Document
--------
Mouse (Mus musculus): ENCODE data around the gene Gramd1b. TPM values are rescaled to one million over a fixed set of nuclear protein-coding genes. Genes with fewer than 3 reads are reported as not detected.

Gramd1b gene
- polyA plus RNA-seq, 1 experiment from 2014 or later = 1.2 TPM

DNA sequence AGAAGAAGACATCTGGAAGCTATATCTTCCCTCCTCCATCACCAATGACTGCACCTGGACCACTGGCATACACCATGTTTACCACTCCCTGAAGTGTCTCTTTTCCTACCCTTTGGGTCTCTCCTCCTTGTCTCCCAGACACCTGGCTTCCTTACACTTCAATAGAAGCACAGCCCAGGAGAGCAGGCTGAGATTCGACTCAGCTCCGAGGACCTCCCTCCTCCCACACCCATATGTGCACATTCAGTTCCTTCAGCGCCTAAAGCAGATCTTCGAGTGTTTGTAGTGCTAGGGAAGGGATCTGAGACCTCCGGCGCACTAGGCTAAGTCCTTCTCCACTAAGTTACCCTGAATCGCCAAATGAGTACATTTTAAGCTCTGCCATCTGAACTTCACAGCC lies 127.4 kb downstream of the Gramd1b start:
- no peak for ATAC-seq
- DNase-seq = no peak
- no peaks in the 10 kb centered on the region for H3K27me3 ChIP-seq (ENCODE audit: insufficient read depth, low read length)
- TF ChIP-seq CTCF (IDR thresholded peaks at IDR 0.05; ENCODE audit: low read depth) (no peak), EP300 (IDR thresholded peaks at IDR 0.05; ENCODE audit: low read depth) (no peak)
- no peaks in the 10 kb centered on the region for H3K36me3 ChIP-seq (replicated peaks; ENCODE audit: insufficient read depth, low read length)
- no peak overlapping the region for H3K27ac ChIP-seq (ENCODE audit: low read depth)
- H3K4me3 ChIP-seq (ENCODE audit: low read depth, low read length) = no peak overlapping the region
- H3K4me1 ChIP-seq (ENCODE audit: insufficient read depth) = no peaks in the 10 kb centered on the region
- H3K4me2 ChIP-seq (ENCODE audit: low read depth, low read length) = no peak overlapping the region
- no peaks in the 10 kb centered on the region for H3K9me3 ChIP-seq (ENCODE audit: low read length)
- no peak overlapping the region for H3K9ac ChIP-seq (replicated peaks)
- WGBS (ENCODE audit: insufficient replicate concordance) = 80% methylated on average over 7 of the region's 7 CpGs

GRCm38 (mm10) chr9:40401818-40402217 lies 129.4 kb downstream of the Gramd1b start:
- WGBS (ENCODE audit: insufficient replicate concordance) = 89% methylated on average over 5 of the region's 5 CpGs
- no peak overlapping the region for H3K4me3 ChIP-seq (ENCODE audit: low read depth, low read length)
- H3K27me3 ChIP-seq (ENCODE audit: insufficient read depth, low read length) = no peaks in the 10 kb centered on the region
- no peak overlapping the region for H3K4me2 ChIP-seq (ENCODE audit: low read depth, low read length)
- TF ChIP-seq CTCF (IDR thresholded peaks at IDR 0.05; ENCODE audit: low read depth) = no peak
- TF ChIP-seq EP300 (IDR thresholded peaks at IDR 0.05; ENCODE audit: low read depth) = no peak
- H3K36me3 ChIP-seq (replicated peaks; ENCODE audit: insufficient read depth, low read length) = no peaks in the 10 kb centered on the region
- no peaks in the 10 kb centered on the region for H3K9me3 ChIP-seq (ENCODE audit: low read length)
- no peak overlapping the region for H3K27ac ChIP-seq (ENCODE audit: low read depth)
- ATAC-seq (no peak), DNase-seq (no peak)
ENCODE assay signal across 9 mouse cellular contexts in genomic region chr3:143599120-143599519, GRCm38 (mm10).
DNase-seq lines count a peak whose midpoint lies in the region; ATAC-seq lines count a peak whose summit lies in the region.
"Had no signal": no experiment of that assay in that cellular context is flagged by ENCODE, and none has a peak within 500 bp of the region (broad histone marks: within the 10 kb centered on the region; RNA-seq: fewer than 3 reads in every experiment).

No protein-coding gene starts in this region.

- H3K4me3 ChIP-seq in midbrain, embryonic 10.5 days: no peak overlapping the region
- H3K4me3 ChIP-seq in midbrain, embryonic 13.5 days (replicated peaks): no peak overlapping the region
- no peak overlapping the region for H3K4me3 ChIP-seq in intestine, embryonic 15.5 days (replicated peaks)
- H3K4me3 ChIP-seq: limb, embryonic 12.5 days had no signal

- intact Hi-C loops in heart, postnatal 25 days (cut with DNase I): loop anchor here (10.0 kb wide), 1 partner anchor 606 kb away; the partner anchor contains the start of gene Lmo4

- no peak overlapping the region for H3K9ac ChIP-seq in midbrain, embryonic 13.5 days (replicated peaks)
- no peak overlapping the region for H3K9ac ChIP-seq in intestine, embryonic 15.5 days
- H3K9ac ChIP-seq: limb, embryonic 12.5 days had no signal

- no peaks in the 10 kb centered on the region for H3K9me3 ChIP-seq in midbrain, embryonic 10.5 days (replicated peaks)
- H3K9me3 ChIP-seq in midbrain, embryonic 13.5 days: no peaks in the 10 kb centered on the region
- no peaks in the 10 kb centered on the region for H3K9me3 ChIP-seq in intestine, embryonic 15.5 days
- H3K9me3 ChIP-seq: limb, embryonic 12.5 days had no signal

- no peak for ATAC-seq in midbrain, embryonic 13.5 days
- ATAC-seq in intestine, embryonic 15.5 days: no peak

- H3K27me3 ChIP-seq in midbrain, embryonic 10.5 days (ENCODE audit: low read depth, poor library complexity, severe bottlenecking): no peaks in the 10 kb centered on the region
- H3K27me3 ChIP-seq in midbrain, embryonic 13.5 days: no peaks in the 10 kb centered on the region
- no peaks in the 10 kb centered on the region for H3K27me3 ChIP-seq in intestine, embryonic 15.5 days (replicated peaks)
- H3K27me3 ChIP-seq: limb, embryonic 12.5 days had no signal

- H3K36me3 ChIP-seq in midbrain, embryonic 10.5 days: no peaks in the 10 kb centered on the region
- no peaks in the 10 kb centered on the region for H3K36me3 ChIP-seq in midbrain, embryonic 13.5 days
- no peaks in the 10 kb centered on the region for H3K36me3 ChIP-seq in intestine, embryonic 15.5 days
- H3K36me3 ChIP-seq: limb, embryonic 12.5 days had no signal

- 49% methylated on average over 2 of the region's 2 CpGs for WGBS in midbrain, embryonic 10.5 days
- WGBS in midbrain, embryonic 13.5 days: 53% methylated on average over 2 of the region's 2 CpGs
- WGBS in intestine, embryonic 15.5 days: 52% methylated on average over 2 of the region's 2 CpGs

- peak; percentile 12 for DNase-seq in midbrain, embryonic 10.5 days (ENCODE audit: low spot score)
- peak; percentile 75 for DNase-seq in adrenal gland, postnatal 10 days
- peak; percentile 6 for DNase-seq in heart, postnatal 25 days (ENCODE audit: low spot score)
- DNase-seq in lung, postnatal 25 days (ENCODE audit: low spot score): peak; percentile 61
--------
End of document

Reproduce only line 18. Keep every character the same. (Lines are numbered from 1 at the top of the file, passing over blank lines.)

- WGBS (ENCODE audit: insufficient replicate concordance) = 89% methylated on average over 5 of the region's 5 CpGs